This collection of papers offers an alternative to mainstream functional linguistics on two points. Especially in American linguistics, function and structure are often viewed almost as polar opposites; in addition, structure is often understood as being only a matter of linguistic form — or expression — as opposed to content. The book tries to illustrate why function and structure must be understood as mutually dependent in relation to language — and why the most interesting aspect of language structure is the way it structures the content side of language. In this, the book represents a reaffirmation of traditional concerns in structural linguistics, especially with respect to the structural integrity of individual languages — but with a reversal of traditional priority: structure is not autonomous, but must be understood on the basis of function. Without being hostile to typological and universal generalizations, the articles suggest that similarities between languages can only be responsibly discussed on the basis of an understanding that includes a respect for language differences.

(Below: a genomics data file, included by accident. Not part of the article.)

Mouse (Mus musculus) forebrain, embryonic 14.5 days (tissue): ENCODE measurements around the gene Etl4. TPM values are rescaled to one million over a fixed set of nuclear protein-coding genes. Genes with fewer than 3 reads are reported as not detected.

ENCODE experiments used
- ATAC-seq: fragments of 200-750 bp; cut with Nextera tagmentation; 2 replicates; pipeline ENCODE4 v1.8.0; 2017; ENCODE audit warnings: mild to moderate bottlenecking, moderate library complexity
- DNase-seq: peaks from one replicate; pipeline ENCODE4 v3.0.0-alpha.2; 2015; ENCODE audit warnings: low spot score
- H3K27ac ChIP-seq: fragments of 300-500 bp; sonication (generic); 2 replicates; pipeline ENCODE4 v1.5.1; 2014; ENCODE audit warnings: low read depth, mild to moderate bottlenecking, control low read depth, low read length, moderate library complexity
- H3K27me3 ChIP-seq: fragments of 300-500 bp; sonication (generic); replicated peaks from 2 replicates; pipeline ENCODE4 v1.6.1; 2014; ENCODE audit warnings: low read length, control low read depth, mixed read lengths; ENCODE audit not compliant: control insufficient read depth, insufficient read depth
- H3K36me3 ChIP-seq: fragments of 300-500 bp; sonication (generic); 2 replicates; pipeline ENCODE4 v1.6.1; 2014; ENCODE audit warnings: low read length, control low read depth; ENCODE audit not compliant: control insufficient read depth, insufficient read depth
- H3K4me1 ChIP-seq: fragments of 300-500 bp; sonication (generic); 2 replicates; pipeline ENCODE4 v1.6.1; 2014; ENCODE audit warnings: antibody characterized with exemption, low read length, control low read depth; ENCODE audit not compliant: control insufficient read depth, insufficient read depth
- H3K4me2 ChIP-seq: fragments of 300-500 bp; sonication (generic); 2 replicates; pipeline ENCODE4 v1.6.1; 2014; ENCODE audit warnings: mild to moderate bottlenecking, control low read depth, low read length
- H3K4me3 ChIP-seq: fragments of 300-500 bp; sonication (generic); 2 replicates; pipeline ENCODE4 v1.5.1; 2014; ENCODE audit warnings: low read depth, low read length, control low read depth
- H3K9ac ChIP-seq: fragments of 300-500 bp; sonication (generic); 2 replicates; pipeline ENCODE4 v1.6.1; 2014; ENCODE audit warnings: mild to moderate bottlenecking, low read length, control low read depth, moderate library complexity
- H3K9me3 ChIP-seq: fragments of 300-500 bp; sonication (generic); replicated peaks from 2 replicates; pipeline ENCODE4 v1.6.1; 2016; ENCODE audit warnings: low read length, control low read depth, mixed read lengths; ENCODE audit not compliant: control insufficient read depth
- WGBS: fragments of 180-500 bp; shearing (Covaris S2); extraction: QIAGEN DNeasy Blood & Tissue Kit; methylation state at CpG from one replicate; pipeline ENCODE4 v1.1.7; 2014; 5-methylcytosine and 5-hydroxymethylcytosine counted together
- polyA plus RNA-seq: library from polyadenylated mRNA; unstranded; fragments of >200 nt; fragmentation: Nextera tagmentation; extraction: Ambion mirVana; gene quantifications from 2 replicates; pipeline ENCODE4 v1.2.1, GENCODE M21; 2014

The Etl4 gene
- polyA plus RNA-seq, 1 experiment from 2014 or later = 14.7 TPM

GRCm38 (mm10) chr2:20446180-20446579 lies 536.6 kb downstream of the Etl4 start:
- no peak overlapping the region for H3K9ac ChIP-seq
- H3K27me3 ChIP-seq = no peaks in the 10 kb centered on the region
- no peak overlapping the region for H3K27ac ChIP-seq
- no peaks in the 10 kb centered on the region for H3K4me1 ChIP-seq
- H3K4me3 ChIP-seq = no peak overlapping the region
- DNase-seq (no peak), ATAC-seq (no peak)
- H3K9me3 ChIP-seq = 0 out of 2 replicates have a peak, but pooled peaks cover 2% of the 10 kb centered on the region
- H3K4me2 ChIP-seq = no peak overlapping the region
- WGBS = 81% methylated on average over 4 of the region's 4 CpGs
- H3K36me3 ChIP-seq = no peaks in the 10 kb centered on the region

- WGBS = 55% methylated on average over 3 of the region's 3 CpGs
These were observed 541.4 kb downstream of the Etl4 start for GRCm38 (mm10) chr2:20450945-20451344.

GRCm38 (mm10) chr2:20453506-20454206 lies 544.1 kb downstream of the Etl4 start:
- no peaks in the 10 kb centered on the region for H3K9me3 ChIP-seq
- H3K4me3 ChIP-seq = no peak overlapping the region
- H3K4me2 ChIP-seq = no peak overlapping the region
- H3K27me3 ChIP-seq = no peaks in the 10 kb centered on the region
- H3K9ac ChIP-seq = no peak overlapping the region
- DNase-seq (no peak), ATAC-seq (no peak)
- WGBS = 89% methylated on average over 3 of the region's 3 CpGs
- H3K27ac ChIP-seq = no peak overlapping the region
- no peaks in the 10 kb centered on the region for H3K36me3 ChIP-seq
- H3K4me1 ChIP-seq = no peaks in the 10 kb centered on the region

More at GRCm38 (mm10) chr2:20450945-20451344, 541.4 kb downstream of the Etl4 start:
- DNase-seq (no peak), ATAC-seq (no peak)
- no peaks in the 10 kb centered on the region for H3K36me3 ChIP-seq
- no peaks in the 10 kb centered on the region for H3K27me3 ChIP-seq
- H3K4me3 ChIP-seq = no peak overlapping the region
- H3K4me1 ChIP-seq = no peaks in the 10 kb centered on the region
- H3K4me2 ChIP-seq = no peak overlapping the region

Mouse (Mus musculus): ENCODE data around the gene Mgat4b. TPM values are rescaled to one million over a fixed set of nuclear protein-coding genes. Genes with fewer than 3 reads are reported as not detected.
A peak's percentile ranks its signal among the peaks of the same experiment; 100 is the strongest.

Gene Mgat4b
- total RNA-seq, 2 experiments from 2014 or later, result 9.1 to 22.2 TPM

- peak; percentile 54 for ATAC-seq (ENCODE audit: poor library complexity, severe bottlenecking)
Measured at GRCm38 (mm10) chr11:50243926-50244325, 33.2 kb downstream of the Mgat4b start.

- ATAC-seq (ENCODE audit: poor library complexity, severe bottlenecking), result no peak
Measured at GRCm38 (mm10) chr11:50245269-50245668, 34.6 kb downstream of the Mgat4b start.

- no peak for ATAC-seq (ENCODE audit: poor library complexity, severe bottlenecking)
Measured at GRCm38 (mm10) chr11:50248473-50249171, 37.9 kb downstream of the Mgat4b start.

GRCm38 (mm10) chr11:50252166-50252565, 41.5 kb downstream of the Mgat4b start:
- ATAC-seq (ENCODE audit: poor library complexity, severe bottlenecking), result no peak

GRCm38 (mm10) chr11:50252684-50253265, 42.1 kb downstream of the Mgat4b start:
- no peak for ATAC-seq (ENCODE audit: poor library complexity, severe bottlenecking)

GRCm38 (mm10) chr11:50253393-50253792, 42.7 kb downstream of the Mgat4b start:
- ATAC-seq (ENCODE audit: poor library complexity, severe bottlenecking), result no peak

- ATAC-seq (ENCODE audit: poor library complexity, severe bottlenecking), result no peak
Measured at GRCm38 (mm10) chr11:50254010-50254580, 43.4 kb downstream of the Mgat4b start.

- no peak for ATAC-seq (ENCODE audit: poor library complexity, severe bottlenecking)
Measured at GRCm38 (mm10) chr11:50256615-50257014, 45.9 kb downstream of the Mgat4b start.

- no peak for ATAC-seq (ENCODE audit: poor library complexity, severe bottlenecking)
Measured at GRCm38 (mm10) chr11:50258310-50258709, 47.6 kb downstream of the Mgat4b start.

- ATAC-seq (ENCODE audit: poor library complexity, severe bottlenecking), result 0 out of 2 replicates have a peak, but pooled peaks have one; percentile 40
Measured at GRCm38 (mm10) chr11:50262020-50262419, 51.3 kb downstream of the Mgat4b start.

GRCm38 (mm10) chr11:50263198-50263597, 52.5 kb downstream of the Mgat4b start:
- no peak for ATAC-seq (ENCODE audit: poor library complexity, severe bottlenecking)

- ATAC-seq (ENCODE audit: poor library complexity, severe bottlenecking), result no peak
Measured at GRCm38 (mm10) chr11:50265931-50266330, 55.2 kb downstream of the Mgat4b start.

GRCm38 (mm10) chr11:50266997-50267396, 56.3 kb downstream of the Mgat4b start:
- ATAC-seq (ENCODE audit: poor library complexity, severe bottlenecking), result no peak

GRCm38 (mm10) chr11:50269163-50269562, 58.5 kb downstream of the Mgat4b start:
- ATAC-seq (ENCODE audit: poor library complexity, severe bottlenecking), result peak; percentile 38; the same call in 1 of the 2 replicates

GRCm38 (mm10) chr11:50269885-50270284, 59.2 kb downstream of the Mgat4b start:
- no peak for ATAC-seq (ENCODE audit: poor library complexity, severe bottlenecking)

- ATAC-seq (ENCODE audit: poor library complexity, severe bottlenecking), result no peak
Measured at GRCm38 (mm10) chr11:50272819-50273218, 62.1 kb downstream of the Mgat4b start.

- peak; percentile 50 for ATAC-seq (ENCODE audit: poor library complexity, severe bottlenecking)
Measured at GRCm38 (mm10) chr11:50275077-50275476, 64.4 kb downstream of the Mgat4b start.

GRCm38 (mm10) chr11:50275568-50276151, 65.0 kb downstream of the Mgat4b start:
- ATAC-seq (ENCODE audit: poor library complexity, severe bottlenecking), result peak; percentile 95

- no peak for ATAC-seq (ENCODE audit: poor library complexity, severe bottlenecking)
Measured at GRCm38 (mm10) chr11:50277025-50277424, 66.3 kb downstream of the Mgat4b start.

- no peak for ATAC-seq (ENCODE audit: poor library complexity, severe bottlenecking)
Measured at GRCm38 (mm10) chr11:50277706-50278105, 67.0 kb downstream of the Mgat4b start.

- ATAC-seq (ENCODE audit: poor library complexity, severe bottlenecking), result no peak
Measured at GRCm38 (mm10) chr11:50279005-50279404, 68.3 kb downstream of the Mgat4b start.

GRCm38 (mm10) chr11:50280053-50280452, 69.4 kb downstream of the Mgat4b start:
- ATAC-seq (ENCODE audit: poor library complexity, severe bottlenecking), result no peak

The book contains discussions of a number of different languages including Nahuatl, Danish Sign Language, French, and Tlapanec, and focuses on the way meaning is organized in the grammar of Danish. A final section sums up theoretical perspectives.